The percentage of my life I have spent sitting in a closet surrounded by a herd of other half-naked models waiting for people to come in and weave our arms through narrow dress sleeves errs on the side of depressing. These are windowless, airless places covered in dust bunnies and lined with plastic binders. They range in size from the width of two rolling racks to, at the most, the equivalent of the his-and-her bathroom of a luxury hotel. These closets make even the most well-intentioned conversation tedious, every moment like the end of a bad relationship, where the minutia grates and digs. Often we talk about boys. Sometimes the news. Often, we talk about food. And as one might suspect, models talking about food can be obnoxious.
There are two types of models out there: the ones that eat and the ones that don’t. I know girls who consume butter by the spoonfuls and chow on pasta for dinner four nights a week. They are the genetically blessed freaks. The other girls fall into a gray area of mild to extreme struggle, where dieting and exercise are the keys to their being beautifully, if not forcefully, built.
In the closet today are two such examples. Mary is talking about steak and potatoes, about all the places she ate this weekend, about how hard it is for her to keep on weight. The dresses zip up easily on her, devoid of lump or struggle. Amy, the new girl, is young. She mentions how she puts weight on easily. You can see this concern in the extreme thinness of her torso, the bones of her arms. You can see it in the look on her face when she pulls a tiny dress over her hips.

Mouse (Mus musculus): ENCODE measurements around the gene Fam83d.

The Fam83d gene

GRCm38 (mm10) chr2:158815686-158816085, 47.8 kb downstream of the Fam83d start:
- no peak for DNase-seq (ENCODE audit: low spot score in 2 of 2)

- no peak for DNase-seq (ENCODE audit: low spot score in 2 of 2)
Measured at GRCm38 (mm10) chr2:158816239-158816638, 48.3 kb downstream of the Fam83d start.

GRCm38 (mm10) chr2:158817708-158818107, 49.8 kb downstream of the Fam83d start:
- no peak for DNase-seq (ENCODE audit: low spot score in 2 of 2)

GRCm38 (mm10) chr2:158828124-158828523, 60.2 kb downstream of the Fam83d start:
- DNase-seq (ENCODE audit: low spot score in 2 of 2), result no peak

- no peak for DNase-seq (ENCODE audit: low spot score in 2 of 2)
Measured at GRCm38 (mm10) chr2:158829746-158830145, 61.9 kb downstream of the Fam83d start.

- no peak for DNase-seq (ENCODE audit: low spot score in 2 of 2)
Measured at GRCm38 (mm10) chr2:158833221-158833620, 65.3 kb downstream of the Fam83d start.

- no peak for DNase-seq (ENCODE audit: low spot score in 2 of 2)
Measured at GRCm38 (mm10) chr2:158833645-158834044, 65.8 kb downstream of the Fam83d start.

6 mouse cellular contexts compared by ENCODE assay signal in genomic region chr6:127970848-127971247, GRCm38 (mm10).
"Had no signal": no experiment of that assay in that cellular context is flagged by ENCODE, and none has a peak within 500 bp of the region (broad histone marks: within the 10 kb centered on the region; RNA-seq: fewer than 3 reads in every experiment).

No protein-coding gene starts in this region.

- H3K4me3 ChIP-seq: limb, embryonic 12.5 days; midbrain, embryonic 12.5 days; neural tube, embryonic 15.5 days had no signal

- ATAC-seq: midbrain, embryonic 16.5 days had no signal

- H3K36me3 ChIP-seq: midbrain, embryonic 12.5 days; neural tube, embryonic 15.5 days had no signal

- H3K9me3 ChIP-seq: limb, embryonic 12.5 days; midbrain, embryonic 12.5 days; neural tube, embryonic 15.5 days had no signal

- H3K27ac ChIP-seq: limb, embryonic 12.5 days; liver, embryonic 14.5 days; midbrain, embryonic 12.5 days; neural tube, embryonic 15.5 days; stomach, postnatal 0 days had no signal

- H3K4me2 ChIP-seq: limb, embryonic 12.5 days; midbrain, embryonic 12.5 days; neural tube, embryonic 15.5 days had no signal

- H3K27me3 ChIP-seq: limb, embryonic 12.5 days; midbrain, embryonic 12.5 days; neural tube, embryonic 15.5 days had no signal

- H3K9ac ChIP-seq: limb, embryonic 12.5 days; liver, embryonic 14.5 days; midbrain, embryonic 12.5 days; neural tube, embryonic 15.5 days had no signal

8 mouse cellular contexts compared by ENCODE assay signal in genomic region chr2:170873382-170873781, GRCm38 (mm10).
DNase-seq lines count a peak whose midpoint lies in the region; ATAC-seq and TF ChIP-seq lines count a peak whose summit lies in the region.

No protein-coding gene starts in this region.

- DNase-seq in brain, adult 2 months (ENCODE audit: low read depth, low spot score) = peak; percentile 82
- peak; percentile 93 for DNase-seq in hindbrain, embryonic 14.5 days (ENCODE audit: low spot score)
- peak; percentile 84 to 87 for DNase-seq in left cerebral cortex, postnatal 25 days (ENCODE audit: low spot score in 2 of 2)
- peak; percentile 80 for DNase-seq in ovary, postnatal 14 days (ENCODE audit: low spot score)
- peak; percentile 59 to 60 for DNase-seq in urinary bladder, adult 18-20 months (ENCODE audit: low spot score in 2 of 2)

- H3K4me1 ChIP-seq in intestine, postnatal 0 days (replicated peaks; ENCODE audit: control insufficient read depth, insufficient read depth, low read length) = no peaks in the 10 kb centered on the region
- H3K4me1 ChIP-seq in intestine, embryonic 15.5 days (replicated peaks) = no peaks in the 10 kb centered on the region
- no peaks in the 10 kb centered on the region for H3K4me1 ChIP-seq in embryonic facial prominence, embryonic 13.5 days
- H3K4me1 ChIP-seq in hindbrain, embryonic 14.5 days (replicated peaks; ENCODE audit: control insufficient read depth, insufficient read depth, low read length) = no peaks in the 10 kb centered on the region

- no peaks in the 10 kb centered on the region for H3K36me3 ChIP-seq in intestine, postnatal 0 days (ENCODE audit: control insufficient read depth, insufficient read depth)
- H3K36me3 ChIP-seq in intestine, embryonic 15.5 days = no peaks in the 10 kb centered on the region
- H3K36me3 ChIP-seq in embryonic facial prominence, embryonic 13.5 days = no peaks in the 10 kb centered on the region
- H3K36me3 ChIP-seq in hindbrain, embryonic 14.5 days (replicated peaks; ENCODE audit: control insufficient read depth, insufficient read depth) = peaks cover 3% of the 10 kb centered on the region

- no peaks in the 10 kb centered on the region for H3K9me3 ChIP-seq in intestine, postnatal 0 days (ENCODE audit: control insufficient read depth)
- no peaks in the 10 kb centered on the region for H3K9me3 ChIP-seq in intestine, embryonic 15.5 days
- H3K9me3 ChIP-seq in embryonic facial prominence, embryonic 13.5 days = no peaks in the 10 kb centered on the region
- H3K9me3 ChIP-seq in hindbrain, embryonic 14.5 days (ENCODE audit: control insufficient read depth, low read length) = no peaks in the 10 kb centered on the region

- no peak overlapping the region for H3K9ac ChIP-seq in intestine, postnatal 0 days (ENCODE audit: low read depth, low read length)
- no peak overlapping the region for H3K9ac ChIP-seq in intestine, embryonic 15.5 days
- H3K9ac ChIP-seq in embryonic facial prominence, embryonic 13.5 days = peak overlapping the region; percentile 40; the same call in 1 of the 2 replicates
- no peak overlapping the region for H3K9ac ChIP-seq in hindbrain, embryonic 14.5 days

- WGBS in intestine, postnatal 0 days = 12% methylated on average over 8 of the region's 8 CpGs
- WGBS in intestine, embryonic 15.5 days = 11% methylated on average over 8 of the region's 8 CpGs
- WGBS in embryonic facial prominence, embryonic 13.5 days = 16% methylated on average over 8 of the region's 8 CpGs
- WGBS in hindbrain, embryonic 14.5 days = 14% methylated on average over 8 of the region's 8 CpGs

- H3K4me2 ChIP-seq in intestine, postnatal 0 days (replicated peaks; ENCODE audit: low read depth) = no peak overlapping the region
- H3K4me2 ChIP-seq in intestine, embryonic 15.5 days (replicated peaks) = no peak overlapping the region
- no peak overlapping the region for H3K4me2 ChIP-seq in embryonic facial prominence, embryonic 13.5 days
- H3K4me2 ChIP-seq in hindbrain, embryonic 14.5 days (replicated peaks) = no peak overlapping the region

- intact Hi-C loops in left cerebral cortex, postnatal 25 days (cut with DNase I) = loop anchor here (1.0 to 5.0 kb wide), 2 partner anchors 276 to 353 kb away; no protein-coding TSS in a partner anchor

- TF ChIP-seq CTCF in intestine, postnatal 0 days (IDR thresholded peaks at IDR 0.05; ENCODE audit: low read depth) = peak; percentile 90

It is this disparity that makes me cringe when the food conversation comes up. There is always a Have Butter girl and a Have Not Butter girl in the room, and the Have Not Butter girl lives in a more tortured, silent struggle. And it doesn’t matter which one you are; there’s always going to be a person standing at the closet door holding a sample-size dress and the expectation that you fit in it. What you have to do to get that zipper up is your prerogative. —Jenny Bahn
photo by: Jenny Bahn